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How to Write A Press Release

Top Eight Tips on Writing a Press Release

Whether you are a small business or a major corporate leader, we can all value the importance of writing a press release. They can make the difference between having your company promoted in the news or not. So if you are looking to get more publicity for a recent event or venture your company has gone into, you have to ensure that your press release is ticks all the right boxes .

There are eight steps which must be considered when writing a press release, to ensure it reaches its maximum potential. The last thing you want is for the reporter receiving you press releases to spend 20 minutes figuring out what it’s about and to realize that it has no importance to them at all.

So when writing a Press Release, keep these points in mind:

1. Who are you writing for?

Before you start writing anything, first think who do you want to send this to, and will they find it interesting? If the answer is yes, then get to know their style of writing and what they have previously written about. By getting to know what the reporter has already written, it will give you a better idea of what to put in your own press release to ensure it catches their attention. It also makes sure that you are targeting the right person for your press release and not wasting their time as well as your own.

2. Catchy Headline

You might think it’s obvious that the headline has to be catchy, but more often than not we forget about it. Make sure you keep it short, at around 5-7 words long and ensure that it sums up exactly what you want to talk about in your press release. If you are emailing your press release to journalists, think carefully about what your subject line will be. Busy journalists will click delete if you email looks like a bulk sent email with the subject line along the lines of: “Press Release: Announcing new venture”. Before sending the email, just ask yourself, “would I open this email?” based on the subject line. If the answer is no, start again.

3. Format

If you are emailing your press release, don’t forget to include the body of text in the email as well as having it as an attachment. Your main attachment options should be either Word or PDF, as all reporters will have the software available to open those files. When deciding between PDF and Word, the deciding factor is whether the visual format is vital to your press release or not. If the visual look must be kept in tact, it would be best to send it as a PDF, otherwise Word documents tends to be more manageable and easier to read. Don’t forget to add a header and footer with your logo and contact details on your press release, if  you could use letter headed paper even better.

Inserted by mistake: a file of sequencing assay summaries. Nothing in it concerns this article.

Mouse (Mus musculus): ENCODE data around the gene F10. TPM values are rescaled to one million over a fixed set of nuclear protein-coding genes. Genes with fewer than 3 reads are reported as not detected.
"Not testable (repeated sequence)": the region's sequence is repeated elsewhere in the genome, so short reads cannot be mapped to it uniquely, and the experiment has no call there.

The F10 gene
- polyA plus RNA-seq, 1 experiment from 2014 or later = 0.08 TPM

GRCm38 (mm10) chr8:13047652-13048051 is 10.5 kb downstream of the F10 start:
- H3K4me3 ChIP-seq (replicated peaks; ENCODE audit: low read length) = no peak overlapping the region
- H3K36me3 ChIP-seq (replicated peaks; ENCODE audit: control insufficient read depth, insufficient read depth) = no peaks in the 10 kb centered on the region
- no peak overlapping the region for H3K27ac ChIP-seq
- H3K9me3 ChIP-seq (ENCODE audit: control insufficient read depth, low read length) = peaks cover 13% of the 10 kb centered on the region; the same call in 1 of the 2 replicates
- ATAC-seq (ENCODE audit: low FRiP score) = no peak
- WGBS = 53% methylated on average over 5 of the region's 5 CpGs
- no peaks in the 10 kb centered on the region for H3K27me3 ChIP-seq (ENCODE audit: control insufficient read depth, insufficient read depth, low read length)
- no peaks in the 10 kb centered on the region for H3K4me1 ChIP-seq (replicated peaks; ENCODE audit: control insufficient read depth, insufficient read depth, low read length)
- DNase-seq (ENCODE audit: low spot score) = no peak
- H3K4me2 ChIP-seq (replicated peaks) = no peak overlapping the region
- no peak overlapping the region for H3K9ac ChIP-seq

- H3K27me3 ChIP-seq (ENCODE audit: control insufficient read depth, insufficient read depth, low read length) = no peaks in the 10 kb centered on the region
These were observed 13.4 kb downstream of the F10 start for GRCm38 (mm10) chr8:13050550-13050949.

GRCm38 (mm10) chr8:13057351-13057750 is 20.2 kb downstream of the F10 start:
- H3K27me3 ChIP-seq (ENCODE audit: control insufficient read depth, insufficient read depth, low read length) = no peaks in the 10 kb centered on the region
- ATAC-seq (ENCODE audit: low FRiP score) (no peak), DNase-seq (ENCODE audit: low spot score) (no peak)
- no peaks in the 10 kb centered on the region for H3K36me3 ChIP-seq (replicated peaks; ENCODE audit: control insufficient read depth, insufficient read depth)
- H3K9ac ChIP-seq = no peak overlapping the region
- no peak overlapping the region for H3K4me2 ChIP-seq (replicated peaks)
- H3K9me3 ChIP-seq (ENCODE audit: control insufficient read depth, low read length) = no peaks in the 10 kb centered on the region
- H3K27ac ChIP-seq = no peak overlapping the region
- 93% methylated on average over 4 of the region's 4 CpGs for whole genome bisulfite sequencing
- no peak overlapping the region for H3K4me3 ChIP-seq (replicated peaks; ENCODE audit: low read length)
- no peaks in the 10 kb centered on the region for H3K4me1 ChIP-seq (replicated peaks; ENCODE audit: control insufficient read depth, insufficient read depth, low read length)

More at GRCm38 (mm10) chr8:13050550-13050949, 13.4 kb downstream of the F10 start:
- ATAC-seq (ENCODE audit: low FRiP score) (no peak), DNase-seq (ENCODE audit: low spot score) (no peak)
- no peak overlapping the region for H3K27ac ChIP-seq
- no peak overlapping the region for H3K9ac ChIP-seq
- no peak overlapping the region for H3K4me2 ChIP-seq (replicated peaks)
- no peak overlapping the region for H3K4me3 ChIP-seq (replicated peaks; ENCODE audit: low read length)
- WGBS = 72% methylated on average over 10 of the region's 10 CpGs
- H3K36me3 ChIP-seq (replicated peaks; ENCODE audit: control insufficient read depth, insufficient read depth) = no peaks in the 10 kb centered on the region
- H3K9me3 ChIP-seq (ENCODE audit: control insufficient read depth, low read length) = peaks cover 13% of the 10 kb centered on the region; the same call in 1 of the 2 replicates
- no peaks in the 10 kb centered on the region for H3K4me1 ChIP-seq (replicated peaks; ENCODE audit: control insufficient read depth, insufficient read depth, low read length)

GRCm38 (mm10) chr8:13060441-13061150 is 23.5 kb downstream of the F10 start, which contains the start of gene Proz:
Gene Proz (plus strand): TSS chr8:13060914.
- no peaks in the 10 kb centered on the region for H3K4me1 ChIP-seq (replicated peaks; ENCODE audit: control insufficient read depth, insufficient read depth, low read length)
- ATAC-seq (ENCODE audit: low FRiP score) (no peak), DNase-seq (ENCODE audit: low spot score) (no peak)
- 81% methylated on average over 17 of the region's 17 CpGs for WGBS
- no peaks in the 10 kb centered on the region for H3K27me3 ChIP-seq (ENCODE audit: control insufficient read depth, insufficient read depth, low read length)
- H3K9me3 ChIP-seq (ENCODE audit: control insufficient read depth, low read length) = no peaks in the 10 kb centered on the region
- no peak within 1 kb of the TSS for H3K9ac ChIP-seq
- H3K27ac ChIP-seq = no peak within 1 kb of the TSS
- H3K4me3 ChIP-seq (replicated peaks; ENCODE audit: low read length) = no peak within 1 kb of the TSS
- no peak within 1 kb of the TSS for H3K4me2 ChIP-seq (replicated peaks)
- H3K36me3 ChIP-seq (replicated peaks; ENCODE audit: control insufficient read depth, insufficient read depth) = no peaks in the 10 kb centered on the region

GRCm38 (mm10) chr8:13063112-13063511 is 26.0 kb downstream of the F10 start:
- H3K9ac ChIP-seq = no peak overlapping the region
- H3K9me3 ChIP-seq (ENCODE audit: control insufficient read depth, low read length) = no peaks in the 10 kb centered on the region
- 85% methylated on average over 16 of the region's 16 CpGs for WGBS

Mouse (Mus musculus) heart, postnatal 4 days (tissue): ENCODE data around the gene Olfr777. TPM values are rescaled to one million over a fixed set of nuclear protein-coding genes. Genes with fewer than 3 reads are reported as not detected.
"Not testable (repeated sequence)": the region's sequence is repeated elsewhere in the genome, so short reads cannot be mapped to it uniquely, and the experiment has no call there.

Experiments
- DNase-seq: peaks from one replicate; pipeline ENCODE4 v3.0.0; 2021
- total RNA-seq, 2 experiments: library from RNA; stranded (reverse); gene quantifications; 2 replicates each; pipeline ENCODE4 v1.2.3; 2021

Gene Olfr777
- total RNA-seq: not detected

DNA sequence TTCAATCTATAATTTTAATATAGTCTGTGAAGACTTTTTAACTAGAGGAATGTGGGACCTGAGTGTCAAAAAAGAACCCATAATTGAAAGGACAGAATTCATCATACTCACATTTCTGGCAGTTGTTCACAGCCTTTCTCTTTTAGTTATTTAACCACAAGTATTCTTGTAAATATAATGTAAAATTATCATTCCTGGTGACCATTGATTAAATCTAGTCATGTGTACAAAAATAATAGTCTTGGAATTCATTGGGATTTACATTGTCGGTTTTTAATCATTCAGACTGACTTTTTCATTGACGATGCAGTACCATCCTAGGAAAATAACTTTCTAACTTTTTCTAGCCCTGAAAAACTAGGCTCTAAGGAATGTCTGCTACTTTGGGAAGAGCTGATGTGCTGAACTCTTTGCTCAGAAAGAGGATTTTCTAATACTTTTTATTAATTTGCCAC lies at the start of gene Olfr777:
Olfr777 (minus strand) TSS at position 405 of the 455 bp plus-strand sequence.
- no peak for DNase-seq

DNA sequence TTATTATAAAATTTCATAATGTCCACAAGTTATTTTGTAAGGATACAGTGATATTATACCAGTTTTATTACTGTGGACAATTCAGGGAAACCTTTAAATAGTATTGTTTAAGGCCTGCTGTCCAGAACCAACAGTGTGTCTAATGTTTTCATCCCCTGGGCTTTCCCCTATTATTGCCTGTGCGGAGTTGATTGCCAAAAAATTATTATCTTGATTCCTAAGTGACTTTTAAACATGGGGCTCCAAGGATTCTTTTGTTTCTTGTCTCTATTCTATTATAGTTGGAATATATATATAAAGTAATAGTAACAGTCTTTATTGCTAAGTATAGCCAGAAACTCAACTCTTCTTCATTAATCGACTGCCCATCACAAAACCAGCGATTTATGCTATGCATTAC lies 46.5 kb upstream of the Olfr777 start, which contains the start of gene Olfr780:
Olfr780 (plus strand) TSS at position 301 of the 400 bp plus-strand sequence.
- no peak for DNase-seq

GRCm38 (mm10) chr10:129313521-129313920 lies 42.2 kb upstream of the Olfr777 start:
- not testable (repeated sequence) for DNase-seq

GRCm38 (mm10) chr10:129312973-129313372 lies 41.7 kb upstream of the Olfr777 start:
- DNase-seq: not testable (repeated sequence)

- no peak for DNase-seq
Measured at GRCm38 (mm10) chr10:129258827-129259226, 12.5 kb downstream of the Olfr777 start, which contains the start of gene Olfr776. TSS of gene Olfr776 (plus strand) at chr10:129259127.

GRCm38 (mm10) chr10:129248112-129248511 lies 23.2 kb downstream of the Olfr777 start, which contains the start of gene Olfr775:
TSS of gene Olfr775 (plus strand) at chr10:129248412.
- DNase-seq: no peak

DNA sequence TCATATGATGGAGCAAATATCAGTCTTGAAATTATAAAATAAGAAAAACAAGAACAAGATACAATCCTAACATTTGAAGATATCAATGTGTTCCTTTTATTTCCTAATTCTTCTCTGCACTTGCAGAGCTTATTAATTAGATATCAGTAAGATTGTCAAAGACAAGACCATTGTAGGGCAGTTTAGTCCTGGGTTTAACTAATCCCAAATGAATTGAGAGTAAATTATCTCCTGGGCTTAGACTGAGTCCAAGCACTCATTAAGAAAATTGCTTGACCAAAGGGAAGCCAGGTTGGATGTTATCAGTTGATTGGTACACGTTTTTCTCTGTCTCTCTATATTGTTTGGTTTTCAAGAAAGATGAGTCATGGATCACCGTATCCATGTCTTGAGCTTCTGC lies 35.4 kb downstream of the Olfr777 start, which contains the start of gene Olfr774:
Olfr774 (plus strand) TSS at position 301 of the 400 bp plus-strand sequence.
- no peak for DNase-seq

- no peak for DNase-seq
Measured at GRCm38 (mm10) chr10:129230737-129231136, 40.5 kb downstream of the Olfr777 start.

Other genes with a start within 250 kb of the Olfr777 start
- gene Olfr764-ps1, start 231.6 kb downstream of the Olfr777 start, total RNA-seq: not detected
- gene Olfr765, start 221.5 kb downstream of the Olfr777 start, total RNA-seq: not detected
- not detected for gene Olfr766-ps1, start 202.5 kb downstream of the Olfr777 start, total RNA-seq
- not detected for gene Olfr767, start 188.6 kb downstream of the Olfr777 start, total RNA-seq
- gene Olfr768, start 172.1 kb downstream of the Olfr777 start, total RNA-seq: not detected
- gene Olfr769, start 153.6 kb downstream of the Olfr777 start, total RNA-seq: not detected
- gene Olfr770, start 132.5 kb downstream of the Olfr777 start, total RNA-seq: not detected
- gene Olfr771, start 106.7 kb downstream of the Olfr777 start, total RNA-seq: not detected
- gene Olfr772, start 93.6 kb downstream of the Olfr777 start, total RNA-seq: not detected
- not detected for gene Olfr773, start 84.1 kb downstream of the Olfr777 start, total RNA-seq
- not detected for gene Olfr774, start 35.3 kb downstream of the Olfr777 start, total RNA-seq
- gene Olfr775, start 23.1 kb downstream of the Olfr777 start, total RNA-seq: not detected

4. Language

Keep it simple and easy to read. Think about the recipient of your press release as knowing absolutely nothing about the topic you are writing about. This means keeping the lingo to a minimum and explaining tricky subjects in a clear and easy to read format. So NO confusing technical terms!

5. Length

A press release must not be long. It’s meant to be a page, or two at a push. Remember to add in just the key facts and not everything that has happened. It is up to the journalist to decide what they want to expand on and lengthen if required, not you.


Adding a quote or two will help give your press release more value. Add the details or who the quote is from, for example their full name, job role and who they are in relation to the story. Make sure that the person being quoted will be available to be contacted again, so if they‘re planning a holiday soon, pick someone else to get a quote from.

7. Structure

Nothing is worse than a messy, unstructured press release. They are simply a nightmare to read and even harder to get any useful information out of. A journalist with a busy schedule will throw it away within just a couple of seconds of reading it. You should have a clear introduction, main body of events and a conclusion. Make sure you keep the paragraphs short, about 2/3 sentences in each.  And keep your sentences brief, one sentence per point is perfect.

8. Contact Details

At the end of the press release, don’t forget to add your contact details. If you see that your reporter uses their Twitter account regularly, why not add your Twitter name alongside your phone number and email. It may be their quickest way at contacting you. You want to keep all your options available to you, so don’t limit your contact details to only email.

Those are the key points to consider when writing a press release. If you follow these steps you will be able to create a readable and sell-able story for journalists to use. There is no set rule to exactly what it must look like, just make sure you keep it short, easy to read and relevant!

Feel free to get in touch with us on 0115 880 0211 if you have any questions and in the mean time please share this post.

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